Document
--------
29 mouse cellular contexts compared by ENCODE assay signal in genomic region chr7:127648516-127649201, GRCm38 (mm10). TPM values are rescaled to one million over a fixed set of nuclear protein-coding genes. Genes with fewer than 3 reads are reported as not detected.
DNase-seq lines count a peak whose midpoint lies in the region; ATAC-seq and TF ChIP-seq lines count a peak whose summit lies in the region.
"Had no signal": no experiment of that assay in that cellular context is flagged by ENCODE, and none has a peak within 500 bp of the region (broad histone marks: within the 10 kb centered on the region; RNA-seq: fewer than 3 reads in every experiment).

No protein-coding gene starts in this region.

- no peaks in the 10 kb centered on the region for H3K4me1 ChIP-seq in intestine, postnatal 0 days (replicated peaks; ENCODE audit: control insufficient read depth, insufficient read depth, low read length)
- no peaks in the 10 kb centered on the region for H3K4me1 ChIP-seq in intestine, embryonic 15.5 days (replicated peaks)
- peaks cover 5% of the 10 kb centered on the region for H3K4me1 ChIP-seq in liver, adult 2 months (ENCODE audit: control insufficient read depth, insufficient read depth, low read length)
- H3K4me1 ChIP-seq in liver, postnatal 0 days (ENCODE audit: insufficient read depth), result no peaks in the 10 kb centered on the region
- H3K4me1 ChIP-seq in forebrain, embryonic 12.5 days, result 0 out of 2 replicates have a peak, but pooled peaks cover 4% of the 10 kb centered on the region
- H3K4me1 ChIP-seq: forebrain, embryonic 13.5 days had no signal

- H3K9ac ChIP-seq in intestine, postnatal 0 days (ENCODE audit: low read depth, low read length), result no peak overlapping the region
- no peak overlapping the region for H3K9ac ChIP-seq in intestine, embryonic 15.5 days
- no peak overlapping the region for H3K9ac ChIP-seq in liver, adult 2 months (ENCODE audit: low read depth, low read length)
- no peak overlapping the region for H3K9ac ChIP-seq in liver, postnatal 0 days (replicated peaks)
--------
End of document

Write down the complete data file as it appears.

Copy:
29 mouse cellular contexts compared by ENCODE assay signal in genomic region chr7:127648516-127649201, GRCm38 (mm10). TPM values are rescaled to one million over a fixed set of nuclear protein-coding genes. Genes with fewer than 3 reads are reported as not detected.
DNase-seq lines count a peak whose midpoint lies in the region; ATAC-seq and TF ChIP-seq lines count a peak whose summit lies in the region.
"Had no signal": no experiment of that assay in that cellular context is flagged by ENCODE, and none has a peak within 500 bp of the region (broad histone marks: within the 10 kb centered on the region; RNA-seq: fewer than 3 reads in every experiment).

No protein-coding gene starts in this region.

- no peaks in the 10 kb centered on the region for H3K4me1 ChIP-seq in intestine, postnatal 0 days (replicated peaks; ENCODE audit: control insufficient read depth, insufficient read depth, low read length)
- no peaks in the 10 kb centered on the region for H3K4me1 ChIP-seq in intestine, embryonic 15.5 days (replicated peaks)
- peaks cover 5% of the 10 kb centered on the region for H3K4me1 ChIP-seq in liver, adult 2 months (ENCODE audit: control insufficient read depth, insufficient read depth, low read length)
- H3K4me1 ChIP-seq in liver, postnatal 0 days (ENCODE audit: insufficient read depth), result no peaks in the 10 kb centered on the region
- H3K4me1 ChIP-seq in forebrain, embryonic 12.5 days, result 0 out of 2 replicates have a peak, but pooled peaks cover 4% of the 10 kb centered on the region
- H3K4me1 ChIP-seq: forebrain, embryonic 13.5 days had no signal

- H3K9ac ChIP-seq in intestine, postnatal 0 days (ENCODE audit: low read depth, low read length), result no peak overlapping the region
- no peak overlapping the region for H3K9ac ChIP-seq in intestine, embryonic 15.5 days
- no peak overlapping the region for H3K9ac ChIP-seq in liver, adult 2 months (ENCODE audit: low read depth, low read length)
- no peak overlapping the region for H3K9ac ChIP-seq in liver, postnatal 0 days (replicated peaks)